BOSTON (CBS) – You know what day this is, and who it honors.
But did you know about the strange bedfellows that made Martin Luther King Jr. Day possible?
Listen to Jon’s commentary:
Four days after Dr. King was murdered in 1968, a bill was filed in Congress to make his birthday a national holiday.
But there was strong resistance.
It took 11 years for the bill to even come to the floor for a vote.
Some opponents argued that another paid day off for federal workers would cost too much, and that honoring a private citizen in this way would somehow violate tradition.
Others, even after the day was made a holiday, fought against observing it out of racism and distaste for Dr. King’s political views.
Some states chose to observe the holiday but called it some variation of “Civil Rights Day.”
New Hampshire was the final state to officially observe the day in honor of Dr. King, in 1999.
But the original movement for a King holiday began as a union contract demand.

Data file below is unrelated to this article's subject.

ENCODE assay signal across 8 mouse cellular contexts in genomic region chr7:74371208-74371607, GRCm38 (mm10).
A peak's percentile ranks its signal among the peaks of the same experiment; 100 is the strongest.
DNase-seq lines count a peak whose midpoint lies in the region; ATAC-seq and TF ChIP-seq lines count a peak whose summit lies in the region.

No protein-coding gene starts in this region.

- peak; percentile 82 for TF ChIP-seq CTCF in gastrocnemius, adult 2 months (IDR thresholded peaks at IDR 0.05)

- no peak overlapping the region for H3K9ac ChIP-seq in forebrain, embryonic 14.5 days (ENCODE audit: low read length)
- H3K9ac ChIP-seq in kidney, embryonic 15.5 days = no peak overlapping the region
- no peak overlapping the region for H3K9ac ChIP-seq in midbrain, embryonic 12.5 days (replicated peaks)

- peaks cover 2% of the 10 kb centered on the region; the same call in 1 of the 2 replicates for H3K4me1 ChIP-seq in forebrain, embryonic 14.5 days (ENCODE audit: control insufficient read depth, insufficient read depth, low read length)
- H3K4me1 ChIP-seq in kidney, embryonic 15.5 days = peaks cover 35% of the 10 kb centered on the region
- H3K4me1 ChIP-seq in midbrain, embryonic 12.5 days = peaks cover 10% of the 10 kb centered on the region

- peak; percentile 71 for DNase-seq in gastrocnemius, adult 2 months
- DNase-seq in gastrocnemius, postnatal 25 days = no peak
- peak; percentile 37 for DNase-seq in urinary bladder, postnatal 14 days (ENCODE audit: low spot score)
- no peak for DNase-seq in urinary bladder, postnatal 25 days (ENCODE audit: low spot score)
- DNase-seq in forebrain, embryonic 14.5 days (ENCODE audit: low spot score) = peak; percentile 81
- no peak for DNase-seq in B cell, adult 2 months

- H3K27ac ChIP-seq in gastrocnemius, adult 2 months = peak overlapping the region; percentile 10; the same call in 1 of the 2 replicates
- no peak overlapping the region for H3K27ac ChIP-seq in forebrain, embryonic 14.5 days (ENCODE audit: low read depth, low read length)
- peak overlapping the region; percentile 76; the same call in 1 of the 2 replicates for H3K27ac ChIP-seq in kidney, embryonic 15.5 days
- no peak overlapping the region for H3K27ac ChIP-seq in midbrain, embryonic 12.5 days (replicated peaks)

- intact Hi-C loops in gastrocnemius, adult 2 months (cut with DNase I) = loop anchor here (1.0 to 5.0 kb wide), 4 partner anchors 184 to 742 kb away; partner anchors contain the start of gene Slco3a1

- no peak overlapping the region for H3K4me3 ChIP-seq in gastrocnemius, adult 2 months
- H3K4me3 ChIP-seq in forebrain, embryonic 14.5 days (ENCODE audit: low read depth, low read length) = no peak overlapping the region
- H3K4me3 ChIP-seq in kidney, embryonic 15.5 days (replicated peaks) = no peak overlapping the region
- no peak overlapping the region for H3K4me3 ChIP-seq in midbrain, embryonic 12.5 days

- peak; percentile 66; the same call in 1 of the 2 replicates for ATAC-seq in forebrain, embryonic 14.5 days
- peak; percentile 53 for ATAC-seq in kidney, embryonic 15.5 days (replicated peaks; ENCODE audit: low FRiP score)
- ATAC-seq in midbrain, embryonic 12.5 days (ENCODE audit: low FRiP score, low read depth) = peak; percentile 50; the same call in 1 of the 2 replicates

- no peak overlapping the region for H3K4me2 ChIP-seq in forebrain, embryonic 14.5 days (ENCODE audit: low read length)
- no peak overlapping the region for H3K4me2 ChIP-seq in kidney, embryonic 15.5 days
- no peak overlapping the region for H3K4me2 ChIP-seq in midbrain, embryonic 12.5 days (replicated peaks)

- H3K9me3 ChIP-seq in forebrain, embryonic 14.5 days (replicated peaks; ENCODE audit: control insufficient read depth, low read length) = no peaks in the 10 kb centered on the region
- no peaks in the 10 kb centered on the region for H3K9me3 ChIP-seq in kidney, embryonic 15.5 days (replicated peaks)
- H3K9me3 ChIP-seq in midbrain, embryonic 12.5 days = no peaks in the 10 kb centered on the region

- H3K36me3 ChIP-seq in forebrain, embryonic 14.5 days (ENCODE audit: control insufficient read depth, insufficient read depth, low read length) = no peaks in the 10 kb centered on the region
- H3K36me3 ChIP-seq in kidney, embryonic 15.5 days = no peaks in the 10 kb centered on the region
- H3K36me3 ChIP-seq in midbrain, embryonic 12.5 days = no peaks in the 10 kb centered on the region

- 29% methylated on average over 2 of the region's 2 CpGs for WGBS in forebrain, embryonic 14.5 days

When it was denied, workers all over the country began refusing to come to work on that day anyway.
The holiday was a focal point of a successful strike by New York City hospital workers in 1969, and through the 1970s, pressure built within the labor movement to make the day off official.
But as economic downturn put pressure on public budgets, and labor’s clout decreased, there was pushback.
The African-American mayor of Detroit tried to move King day to a Sunday to save money.
But just as Dr. King’s push for equal rights needed the aroused support of a morally-indignant public to become reality, so did the campaign for a King holiday.
In the late 1970s, the King family turned to large corporations like Coke and Miller Brewing to fund their crusade, and Stevie Wonder wrote a hit song about it.
In 1983, the King birthday holiday became law.
Imagine that – an idea up from the grassroots, brought to life by big business and popular support.
Even in death, Dr. Martin Luther King Jr. had a way of striking a unifying chord in us that we don’t see much of anymore.
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